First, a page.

MY LIFE WITH PLANTS: Uncle Harry


By Jim Bishop.

A watercolor painting hangs in our T.V. room that everyone has always referred to as “The Sheik”. It was painted by my maternal grandmother’s sister, Bess Hayes, on January 16th, 1896. Family members possess other watercolors she painted. Most are still-lifes of flowers and other objects. I’ve always been curious how living her entire life in semi-rural Hollidaysburg, Pennsylvania she chose the sheik as a subject matter. Bess was deaf and grandma said she lost her hearing from infectious meningitis that swept through her senior year high school class. Only Bess and one other student survived the epidemic. I was curious if the story was true and tried googling everything I could think of, but have been able to come up with any corroborating stories.


This got me thinking about other relatives and I remembered that grandma’s brother Harry wrote for the paper in Altoona, PA. A quick Google of him turned up a few interesting things. I’ve always been curious about Harry for a couple of reasons. The year before I was born, Harry passed away at age 85. To honor his memory, I was given the middle name of Harry. Second, my grandmother, mother and aunts would frequently say that I was just like Harry. This comment was most frequently made when I mentioned something about nature, plants or hiking. I never knew exactly what they meant, but figured Harry too must have had an interest in anything involving the natural world. They said he loved hiking the Allegheny Mountains of central Pennsylvania.

One of the first things I found online was that Harry was birder, or least participated in the Audubon Christmas Census of Birds in 1917 and 1918. He was also concerned about overhunting of birds and other native animals. He was a member of the Pennsylvania Historical Society, an officer in the Alpine Club and treasurer of the Pennsylvania Folk Lore Society.

However, the most interesting was that he had authored a 1923 booklet entitled “On Adirondack Trails” reprinted from the Altoona Tribune. It was the account of the trip he took to hike the high peaks of the Adirondack Mountains in New York State. Much to my surprise there were several copies of the booklet available for purchase online, so I ordered one.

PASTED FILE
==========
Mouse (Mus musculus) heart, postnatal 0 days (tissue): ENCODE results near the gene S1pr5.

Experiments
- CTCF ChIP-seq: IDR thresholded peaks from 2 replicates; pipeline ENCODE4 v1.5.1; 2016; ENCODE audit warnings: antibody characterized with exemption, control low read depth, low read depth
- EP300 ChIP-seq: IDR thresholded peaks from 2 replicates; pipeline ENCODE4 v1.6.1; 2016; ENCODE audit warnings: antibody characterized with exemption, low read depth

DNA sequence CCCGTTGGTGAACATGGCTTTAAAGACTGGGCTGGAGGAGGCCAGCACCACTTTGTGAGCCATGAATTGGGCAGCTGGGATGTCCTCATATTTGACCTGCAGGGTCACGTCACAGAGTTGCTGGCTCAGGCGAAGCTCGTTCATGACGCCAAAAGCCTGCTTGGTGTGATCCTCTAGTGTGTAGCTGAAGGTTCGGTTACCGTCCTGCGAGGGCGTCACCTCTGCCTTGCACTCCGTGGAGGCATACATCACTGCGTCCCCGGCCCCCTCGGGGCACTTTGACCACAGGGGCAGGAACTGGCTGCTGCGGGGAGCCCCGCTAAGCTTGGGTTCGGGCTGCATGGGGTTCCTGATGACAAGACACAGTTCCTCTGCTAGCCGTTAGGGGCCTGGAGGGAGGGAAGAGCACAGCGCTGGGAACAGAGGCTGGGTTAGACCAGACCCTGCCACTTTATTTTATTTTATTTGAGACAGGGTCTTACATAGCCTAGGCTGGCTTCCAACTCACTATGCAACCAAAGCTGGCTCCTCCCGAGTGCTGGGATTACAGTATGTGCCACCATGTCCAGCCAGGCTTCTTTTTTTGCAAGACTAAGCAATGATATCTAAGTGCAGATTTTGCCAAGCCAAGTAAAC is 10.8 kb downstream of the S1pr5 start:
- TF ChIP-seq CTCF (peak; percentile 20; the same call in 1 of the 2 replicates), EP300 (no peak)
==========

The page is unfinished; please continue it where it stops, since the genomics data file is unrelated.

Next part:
In September of 1922, Harry Price, Harry McGraw, and Harry Kinch of central Pennsylvania traveled to Lake Placid NY and met Scott Wood, “a six-foot product of the Adirondacks” and Tom Ladd, a “young man of iron nerve, muscles like steel and as sure footed as mountain goats” for a week long hike to the top of the 5 of the 42 “very high peaks” of the Adirondacks. The highest peak on their hike was Marcy at 5344 feet, the tallest of the Adirondacks. Harry notes that at the time only 14 of the peaks had trails and many had no record of being climbed.

Much of the story is about the hike, the natural scenery, the mountains, the valleys, the rivers, the rocks and birds. He compared the vast and untouched evergreen forests to the already heavily logged deciduous forests of the frequently clear-cut Allegheny Mountains of Pennsylvania. The most detailed description of plants in the booklet is:

“Much to our surprise, was found growing from a small spit in the rock, a lone bluet, the humble little blue flower looking very much out of place on the great pyramid of stone. Wild flowers grow in great profusion in the valleys in spring and summer. We saw gentian blooming in the lowlands and found Labrador tea and modest little cloud berry. One thing that particularly attracts the attention of the traveler in these mountains is the size and beauty of the mountain ash, that grows much larger in this section, the branches being covered with great masses of red berries that glow from the walls of verdure like sheets of flame. A sprig of plant known as strawberry blight, was found the first day of our visit near Lake Placid. The stem of this plant is covered with red berries that resemble wild strawberries on short peduncles. It is very rare.”


One other thing of note, Harry never married. However, with nearly ever mention of Harry Price, I also found mention of Harry A. McGraw. Mr. McGraw was a “lover of the out-of-doors…with a special emphasis on birds”. I believe they would have called the two Harrys committed bachelors or life-time companions. My 93 year old aunt says you never saw one without the other.

Today, I am in possession of Uncle Harry’s shaving mug, the recently acquired booklet of the Adirondack hike and his love of nature and the out-of-doors.


  

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